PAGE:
hese procedures are further reaching that soft tissue surgery. As a result, maxillofacial surgery can have life-changing benefits for patients with severe obstructive sleep apnea.

Maxilla/Mandible Advancement

This simply refers to repositioning the bones of the jaw. It usually involves moving the lower jaw (mandible) forward. This is done by cutting the bone and holding it in a more advanced position with metal plates and screws.

A receded lower jaw reduces the airway space behind your tongue; moving it forward widens this space and makes obstruction less likely.

This surgery can be likened to a permanent version of what an anti-snoring mouthpiece is designed to do.

If necessary, surgery can also be performed to move both the upper (maxilla) and lower (mandible) jaws forward.

Whilst this surgical option is quite drastic and will involve a period of recovery, it is the only procedure that is considered curative for severe obstructive sleep apnea. In multiple published trials over the years, patients consistently show a decreased AHI and reduced sleepiness.

Because of the changes to the bones of the face, this surgery will often cause irreversible changes to your appearance (often, patients report, for the better).

Hyoid suspension

The hyoid bone rests in the upper part of your neck. It is the only bone in the body that doesn’t connect to any other bone (and is therefore referred to as a “floating bone”).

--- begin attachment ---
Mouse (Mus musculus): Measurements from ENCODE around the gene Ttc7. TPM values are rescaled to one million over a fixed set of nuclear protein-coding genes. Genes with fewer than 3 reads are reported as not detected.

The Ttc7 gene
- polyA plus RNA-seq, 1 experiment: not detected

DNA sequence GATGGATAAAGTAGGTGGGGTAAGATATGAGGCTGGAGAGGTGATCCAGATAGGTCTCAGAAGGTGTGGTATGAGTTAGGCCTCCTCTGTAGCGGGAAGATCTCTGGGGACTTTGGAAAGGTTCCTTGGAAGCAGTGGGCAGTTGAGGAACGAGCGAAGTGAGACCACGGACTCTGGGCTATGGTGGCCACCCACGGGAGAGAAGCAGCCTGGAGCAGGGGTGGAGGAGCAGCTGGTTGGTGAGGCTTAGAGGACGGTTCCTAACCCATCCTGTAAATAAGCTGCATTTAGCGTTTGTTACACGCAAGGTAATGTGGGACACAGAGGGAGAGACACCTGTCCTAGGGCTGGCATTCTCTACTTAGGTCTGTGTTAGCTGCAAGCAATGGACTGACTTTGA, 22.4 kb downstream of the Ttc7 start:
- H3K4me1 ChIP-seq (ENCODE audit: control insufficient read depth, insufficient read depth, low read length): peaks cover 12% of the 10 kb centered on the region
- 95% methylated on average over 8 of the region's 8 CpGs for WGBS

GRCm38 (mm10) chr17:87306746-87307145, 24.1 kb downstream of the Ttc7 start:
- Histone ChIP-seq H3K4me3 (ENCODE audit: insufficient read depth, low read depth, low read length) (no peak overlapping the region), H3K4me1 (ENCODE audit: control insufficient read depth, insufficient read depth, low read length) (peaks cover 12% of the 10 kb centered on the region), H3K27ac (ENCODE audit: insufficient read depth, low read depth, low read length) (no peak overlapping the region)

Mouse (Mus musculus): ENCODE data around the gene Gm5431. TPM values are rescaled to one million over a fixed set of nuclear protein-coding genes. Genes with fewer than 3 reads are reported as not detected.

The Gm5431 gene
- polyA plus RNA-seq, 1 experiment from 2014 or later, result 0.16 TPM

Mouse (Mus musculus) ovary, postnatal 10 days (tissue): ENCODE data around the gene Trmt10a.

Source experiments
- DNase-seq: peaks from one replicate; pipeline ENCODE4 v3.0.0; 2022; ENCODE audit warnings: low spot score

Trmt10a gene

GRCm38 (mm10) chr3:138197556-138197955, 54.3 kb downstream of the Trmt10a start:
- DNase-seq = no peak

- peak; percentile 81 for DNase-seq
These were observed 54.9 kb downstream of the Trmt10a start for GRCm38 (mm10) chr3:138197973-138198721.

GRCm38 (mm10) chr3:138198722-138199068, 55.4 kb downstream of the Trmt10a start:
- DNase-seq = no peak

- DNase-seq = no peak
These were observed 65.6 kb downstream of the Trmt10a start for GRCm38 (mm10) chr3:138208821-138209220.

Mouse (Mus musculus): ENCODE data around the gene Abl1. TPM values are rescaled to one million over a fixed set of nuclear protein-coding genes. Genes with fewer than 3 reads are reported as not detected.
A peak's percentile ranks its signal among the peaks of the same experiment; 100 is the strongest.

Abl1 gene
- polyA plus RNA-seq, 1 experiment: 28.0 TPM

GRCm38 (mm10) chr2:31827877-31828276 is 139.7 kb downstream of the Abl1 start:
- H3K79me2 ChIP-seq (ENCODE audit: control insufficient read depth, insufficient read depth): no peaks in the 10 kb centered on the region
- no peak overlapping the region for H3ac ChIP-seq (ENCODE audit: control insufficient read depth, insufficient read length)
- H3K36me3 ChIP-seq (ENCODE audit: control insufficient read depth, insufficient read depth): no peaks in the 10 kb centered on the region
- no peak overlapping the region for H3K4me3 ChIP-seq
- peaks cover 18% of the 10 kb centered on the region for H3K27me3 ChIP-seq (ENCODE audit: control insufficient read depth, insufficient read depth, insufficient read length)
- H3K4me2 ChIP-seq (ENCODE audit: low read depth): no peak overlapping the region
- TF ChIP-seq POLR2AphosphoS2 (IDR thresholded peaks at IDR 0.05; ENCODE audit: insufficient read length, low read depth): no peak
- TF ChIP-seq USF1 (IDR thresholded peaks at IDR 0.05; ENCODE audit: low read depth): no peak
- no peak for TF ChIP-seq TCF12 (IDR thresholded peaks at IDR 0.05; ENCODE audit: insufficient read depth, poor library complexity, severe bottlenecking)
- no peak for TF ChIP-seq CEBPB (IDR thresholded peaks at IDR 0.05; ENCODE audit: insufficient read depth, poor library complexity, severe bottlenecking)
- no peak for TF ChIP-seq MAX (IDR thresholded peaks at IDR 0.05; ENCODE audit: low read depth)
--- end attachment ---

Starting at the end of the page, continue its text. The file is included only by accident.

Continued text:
Anti-snoring surgery can be performed on the ligaments that hold the hyoid bone in place. This helps to move the base of the tongue forward to create more space in the airway.

3. Neural stimulation

This is an exciting, new type of surgery which involves electrical stimulation of the tongue muscles to keep the airway open. It is only ever performed on patients with obstructive sleep apnea.

The system usually consists of three small parts:

  • An electrode wrapped around one of the key nerves that stimulates the tongue to move forward.
  • A generator which creates the electrical impulse. This is implanted in the chest and can be switched off in the morning wirelessly via a remote.
  • A sensor which helps to synchronise the neural stimulation with inward breaths. This is implanted in muscles of the ribs but isn’t always included.

To be considered for neural stimulation surgery, you’ll need a diagnosis of obstructive sleep apnea with an AHI of 20-50 (i.e. moderate to severe) [5].